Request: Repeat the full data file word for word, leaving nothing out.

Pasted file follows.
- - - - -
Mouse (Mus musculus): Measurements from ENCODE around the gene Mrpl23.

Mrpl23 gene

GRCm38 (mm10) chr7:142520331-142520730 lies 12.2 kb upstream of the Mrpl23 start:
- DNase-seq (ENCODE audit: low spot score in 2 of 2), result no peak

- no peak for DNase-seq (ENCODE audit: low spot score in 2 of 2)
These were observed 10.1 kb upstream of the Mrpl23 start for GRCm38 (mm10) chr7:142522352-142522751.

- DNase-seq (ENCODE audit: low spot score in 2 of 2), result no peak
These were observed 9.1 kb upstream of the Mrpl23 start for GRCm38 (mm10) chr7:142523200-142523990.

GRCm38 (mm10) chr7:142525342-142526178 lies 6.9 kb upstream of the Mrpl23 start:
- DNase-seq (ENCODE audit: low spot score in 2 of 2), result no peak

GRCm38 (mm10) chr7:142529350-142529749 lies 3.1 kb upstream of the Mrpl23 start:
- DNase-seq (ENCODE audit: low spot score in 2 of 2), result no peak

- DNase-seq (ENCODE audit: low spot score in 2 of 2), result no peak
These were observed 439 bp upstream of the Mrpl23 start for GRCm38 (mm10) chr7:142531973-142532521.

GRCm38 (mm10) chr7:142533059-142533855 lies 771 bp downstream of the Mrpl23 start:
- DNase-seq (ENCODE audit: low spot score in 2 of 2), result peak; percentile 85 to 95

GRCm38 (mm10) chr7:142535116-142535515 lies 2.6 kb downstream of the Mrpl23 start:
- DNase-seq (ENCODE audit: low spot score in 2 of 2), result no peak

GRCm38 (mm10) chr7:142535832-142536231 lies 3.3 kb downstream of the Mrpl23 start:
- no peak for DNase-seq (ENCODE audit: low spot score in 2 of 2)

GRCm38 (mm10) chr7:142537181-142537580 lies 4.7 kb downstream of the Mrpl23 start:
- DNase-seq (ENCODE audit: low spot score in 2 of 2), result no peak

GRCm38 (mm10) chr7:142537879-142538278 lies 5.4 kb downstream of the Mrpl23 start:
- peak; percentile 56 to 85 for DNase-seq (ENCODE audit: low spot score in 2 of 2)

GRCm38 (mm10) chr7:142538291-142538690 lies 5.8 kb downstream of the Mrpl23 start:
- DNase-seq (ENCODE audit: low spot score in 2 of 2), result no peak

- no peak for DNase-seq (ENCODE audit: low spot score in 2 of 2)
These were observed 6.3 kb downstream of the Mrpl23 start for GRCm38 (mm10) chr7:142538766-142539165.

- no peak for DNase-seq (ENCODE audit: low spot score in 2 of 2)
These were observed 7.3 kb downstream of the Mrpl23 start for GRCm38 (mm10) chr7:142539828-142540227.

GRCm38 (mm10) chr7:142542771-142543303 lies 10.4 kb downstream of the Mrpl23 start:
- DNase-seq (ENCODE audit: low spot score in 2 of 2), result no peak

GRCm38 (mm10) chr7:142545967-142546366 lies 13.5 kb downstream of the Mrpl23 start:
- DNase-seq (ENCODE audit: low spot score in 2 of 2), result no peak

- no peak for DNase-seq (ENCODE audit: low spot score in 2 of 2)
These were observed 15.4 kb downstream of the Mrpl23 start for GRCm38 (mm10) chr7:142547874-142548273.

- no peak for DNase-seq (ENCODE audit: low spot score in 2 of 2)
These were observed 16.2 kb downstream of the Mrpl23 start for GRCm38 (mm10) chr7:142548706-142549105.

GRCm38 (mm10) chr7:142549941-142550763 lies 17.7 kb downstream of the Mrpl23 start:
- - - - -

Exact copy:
Mouse (Mus musculus): Measurements from ENCODE around the gene Mrpl23.

Mrpl23 gene

GRCm38 (mm10) chr7:142520331-142520730 lies 12.2 kb upstream of the Mrpl23 start:
- DNase-seq (ENCODE audit: low spot score in 2 of 2), result no peak

- no peak for DNase-seq (ENCODE audit: low spot score in 2 of 2)
These were observed 10.1 kb upstream of the Mrpl23 start for GRCm38 (mm10) chr7:142522352-142522751.

- DNase-seq (ENCODE audit: low spot score in 2 of 2), result no peak
These were observed 9.1 kb upstream of the Mrpl23 start for GRCm38 (mm10) chr7:142523200-142523990.

GRCm38 (mm10) chr7:142525342-142526178 lies 6.9 kb upstream of the Mrpl23 start:
- DNase-seq (ENCODE audit: low spot score in 2 of 2), result no peak

GRCm38 (mm10) chr7:142529350-142529749 lies 3.1 kb upstream of the Mrpl23 start:
- DNase-seq (ENCODE audit: low spot score in 2 of 2), result no peak

- DNase-seq (ENCODE audit: low spot score in 2 of 2), result no peak
These were observed 439 bp upstream of the Mrpl23 start for GRCm38 (mm10) chr7:142531973-142532521.

GRCm38 (mm10) chr7:142533059-142533855 lies 771 bp downstream of the Mrpl23 start:
- DNase-seq (ENCODE audit: low spot score in 2 of 2), result peak; percentile 85 to 95

GRCm38 (mm10) chr7:142535116-142535515 lies 2.6 kb downstream of the Mrpl23 start:
- DNase-seq (ENCODE audit: low spot score in 2 of 2), result no peak

GRCm38 (mm10) chr7:142535832-142536231 lies 3.3 kb downstream of the Mrpl23 start:
- no peak for DNase-seq (ENCODE audit: low spot score in 2 of 2)

GRCm38 (mm10) chr7:142537181-142537580 lies 4.7 kb downstream of the Mrpl23 start:
- DNase-seq (ENCODE audit: low spot score in 2 of 2), result no peak

GRCm38 (mm10) chr7:142537879-142538278 lies 5.4 kb downstream of the Mrpl23 start:
- peak; percentile 56 to 85 for DNase-seq (ENCODE audit: low spot score in 2 of 2)

GRCm38 (mm10) chr7:142538291-142538690 lies 5.8 kb downstream of the Mrpl23 start:
- DNase-seq (ENCODE audit: low spot score in 2 of 2), result no peak

- no peak for DNase-seq (ENCODE audit: low spot score in 2 of 2)
These were observed 6.3 kb downstream of the Mrpl23 start for GRCm38 (mm10) chr7:142538766-142539165.

- no peak for DNase-seq (ENCODE audit: low spot score in 2 of 2)
These were observed 7.3 kb downstream of the Mrpl23 start for GRCm38 (mm10) chr7:142539828-142540227.

GRCm38 (mm10) chr7:142542771-142543303 lies 10.4 kb downstream of the Mrpl23 start:
- DNase-seq (ENCODE audit: low spot score in 2 of 2), result no peak

GRCm38 (mm10) chr7:142545967-142546366 lies 13.5 kb downstream of the Mrpl23 start:
- DNase-seq (ENCODE audit: low spot score in 2 of 2), result no peak

- no peak for DNase-seq (ENCODE audit: low spot score in 2 of 2)
These were observed 15.4 kb downstream of the Mrpl23 start for GRCm38 (mm10) chr7:142547874-142548273.

- no peak for DNase-seq (ENCODE audit: low spot score in 2 of 2)
These were observed 16.2 kb downstream of the Mrpl23 start for GRCm38 (mm10) chr7:142548706-142549105.

GRCm38 (mm10) chr7:142549941-142550763 lies 17.7 kb downstream of the Mrpl23 start: